Neural Networks, Edge Computing or Offloading — A study about how offloading neural network calculations stands in contrast to edge computing for embedded hardware
Examensarbete för masterexamen
The use of machine learning and neural networks shows no signs of slowing down in the embedded sector, but since embedded hardware often face performance or energy constraints that heavily limit the computational capacity of applications, it might not always be optimal to perform computations locally on the device. This study compares on-chip computing of neural networks on the embedded hardware i.MX 8M Plus with offloading the computation to a remote server supplied with Intel i9-10850K and a GeForce RTX 3070. This study also investigates to what extent the common compression techniques quantization, pruning and weight clustering affect performance metrics such as latency and energy consumption for embedded hardware. After measuring latency and energy consumption for non-pipelined inferences for 33 network variations we have discovered both a latency and energy consumption threshold where it is more effective to offload rather then computing on the edge device. These thresholds exist since latency for the offloading scenario remains almost constant. The latency threshold of 0,031 s is obtained from offloading via Ethernet to remote GPU, and is strongly limited by the network latency. This inference time could be used as a guideline for development meaning that if the inference time on embedded device exceeds set time, it is probably more efficient to offload calculations to remote server. Other discoveries points towards the conclusion that the NPU of the i.MX 8M Plus heavily favors compressed models, showing an average speedup of 188x on the NPU when models are compressed using quantization and pruning.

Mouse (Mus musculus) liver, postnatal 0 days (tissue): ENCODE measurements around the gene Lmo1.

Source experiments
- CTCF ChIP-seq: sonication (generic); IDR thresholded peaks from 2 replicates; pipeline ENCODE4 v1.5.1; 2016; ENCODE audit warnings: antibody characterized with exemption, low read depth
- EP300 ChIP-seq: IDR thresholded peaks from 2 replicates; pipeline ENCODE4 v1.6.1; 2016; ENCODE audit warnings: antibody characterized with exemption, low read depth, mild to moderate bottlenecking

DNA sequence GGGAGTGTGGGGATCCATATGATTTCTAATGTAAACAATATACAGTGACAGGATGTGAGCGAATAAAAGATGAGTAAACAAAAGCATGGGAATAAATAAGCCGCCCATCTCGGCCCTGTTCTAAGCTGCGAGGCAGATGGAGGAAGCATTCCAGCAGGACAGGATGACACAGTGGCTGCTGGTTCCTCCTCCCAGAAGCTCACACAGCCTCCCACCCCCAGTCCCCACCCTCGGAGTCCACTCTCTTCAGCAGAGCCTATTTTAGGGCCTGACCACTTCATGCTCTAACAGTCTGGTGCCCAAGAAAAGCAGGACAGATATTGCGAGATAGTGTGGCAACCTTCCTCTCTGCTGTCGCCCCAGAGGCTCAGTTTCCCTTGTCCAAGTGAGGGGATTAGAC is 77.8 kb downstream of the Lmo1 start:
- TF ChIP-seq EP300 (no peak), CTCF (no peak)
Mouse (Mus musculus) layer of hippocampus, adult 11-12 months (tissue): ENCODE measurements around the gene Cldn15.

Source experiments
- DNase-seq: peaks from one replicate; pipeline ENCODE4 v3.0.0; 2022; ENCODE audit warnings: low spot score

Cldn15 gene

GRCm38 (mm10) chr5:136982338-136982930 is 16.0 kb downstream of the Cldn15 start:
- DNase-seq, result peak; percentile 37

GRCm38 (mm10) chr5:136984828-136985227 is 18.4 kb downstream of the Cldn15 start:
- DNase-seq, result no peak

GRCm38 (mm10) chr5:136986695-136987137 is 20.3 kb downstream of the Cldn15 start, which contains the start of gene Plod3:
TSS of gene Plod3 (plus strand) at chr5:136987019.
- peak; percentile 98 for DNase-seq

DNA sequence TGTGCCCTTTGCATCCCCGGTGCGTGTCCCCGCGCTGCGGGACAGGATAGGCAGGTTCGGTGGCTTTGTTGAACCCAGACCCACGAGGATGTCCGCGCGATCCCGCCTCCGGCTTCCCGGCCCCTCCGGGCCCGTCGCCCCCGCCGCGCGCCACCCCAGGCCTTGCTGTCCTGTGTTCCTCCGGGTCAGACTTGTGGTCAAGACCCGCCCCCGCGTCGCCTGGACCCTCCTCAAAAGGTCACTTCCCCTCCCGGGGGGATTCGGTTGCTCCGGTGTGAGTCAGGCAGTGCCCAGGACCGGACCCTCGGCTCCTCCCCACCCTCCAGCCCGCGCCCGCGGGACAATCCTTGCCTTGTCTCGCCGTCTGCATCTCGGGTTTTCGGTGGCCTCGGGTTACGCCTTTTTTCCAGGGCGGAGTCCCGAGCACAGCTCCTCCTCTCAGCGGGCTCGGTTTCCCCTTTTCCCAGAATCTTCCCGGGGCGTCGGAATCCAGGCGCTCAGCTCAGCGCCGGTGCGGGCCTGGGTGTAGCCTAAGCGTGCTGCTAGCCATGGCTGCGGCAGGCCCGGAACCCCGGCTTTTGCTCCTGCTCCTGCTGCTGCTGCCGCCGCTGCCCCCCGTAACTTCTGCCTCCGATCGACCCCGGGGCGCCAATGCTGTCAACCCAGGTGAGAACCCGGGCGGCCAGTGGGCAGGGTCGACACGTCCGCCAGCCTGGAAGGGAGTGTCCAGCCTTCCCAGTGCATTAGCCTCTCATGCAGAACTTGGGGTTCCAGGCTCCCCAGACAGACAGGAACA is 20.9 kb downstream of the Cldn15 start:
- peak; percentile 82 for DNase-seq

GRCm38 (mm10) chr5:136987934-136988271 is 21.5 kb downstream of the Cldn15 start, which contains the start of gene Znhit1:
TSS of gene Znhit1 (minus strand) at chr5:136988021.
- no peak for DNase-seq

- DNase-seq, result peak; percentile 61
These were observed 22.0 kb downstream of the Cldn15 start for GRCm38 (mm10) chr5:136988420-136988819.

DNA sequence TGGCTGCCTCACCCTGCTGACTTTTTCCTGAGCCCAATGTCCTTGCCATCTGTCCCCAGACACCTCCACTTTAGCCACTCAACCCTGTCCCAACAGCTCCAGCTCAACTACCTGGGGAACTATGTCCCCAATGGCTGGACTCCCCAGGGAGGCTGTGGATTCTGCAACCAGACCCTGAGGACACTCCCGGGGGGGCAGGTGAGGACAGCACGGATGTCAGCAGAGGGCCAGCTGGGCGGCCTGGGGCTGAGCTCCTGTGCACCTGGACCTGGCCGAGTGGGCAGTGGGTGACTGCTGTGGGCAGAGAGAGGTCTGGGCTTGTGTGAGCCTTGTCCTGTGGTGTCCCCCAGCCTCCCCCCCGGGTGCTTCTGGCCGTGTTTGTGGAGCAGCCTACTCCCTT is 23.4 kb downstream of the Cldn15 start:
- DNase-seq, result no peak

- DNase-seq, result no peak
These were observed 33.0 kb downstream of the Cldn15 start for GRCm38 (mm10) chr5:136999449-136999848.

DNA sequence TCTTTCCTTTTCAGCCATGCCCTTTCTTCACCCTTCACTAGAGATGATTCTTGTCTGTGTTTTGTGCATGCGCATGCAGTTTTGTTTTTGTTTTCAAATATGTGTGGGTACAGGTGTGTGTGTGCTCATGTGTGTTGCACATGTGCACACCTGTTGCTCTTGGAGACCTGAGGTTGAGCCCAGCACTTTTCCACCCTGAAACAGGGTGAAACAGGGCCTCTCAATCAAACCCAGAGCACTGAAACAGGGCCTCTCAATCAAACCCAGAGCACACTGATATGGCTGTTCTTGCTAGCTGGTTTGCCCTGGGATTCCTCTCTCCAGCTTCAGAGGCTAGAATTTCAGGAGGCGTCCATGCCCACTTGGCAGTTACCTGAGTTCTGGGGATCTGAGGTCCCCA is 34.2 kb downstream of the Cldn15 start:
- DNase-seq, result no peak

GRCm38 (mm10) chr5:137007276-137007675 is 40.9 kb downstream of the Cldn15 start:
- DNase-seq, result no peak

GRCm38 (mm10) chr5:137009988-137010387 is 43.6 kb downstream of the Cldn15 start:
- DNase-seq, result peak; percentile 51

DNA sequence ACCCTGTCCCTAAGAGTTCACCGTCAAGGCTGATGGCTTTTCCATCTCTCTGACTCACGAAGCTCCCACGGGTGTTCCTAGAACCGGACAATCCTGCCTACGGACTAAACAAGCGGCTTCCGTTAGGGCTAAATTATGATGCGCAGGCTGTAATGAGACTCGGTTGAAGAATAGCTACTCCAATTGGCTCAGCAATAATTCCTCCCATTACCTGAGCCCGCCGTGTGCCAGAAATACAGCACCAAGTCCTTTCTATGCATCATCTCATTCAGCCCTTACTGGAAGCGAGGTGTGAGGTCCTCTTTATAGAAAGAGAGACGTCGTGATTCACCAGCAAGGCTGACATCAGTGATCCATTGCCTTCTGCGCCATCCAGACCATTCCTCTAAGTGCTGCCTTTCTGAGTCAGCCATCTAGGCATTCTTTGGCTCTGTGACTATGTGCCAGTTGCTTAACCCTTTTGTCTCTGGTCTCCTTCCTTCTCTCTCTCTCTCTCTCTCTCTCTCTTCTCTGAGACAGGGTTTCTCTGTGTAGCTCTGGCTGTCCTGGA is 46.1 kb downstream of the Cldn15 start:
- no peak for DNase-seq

Offloading , Convolutional neural networks (CNNs) , Deep neural networks (DNNs) , Embedded systems , Edge computing , Energy reduction , Optimization , Compression